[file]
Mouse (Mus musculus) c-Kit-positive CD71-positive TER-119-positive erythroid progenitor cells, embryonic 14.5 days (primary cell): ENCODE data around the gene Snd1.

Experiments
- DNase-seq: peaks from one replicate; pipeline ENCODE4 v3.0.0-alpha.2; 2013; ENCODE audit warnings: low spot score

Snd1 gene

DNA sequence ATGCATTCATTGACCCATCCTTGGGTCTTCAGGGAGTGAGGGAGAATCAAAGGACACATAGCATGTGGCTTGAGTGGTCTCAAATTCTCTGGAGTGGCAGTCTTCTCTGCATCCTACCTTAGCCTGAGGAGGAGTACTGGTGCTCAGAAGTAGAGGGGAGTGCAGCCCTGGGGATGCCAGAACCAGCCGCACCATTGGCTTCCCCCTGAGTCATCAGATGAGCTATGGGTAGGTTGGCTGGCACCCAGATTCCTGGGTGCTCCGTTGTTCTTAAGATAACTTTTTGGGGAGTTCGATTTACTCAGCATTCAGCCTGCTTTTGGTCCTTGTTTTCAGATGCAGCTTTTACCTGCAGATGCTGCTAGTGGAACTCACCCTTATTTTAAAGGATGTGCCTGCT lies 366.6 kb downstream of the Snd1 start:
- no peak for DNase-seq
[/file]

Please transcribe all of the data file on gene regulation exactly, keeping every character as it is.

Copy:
Mouse (Mus musculus) c-Kit-positive CD71-positive TER-119-positive erythroid progenitor cells, embryonic 14.5 days (primary cell): ENCODE data around the gene Snd1.

Experiments
- DNase-seq: peaks from one replicate; pipeline ENCODE4 v3.0.0-alpha.2; 2013; ENCODE audit warnings: low spot score

Snd1 gene

DNA sequence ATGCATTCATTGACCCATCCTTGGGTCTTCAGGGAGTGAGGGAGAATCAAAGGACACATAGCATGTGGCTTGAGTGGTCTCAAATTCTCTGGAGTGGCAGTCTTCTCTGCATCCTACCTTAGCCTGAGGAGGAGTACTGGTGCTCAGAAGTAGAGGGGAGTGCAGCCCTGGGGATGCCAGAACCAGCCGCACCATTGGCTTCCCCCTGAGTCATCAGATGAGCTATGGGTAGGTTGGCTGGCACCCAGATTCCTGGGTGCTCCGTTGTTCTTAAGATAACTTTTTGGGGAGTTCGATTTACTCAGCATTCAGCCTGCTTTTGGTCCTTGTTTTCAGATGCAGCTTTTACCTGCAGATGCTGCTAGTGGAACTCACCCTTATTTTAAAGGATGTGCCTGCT lies 366.6 kb downstream of the Snd1 start:
- no peak for DNase-seq